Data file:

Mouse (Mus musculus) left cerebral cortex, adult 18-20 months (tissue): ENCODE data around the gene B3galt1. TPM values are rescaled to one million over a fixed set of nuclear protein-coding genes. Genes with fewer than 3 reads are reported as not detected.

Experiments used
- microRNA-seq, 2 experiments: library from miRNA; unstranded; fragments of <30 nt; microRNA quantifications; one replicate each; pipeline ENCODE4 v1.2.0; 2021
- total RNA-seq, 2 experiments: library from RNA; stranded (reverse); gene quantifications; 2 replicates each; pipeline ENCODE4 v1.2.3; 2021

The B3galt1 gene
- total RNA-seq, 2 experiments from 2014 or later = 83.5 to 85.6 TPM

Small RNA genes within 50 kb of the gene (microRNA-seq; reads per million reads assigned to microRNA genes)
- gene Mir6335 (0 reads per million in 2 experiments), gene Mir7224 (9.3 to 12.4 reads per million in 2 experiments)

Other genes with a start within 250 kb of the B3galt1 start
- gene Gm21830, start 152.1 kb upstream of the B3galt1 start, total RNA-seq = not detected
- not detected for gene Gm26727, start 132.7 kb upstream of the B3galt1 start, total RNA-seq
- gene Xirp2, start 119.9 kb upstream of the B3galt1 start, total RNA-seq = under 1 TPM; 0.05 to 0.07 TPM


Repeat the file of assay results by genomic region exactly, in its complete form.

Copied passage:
Mouse (Mus musculus) left cerebral cortex, adult 18-20 months (tissue): ENCODE data around the gene B3galt1. TPM values are rescaled to one million over a fixed set of nuclear protein-coding genes. Genes with fewer than 3 reads are reported as not detected.

Experiments used
- microRNA-seq, 2 experiments: library from miRNA; unstranded; fragments of <30 nt; microRNA quantifications; one replicate each; pipeline ENCODE4 v1.2.0; 2021
- total RNA-seq, 2 experiments: library from RNA; stranded (reverse); gene quantifications; 2 replicates each; pipeline ENCODE4 v1.2.3; 2021

The B3galt1 gene
- total RNA-seq, 2 experiments from 2014 or later = 83.5 to 85.6 TPM

Small RNA genes within 50 kb of the gene (microRNA-seq; reads per million reads assigned to microRNA genes)
- gene Mir6335 (0 reads per million in 2 experiments), gene Mir7224 (9.3 to 12.4 reads per million in 2 experiments)

Other genes with a start within 250 kb of the B3galt1 start
- gene Gm21830, start 152.1 kb upstream of the B3galt1 start, total RNA-seq = not detected
- not detected for gene Gm26727, start 132.7 kb upstream of the B3galt1 start, total RNA-seq
- gene Xirp2, start 119.9 kb upstream of the B3galt1 start, total RNA-seq = under 1 TPM; 0.05 to 0.07 TPM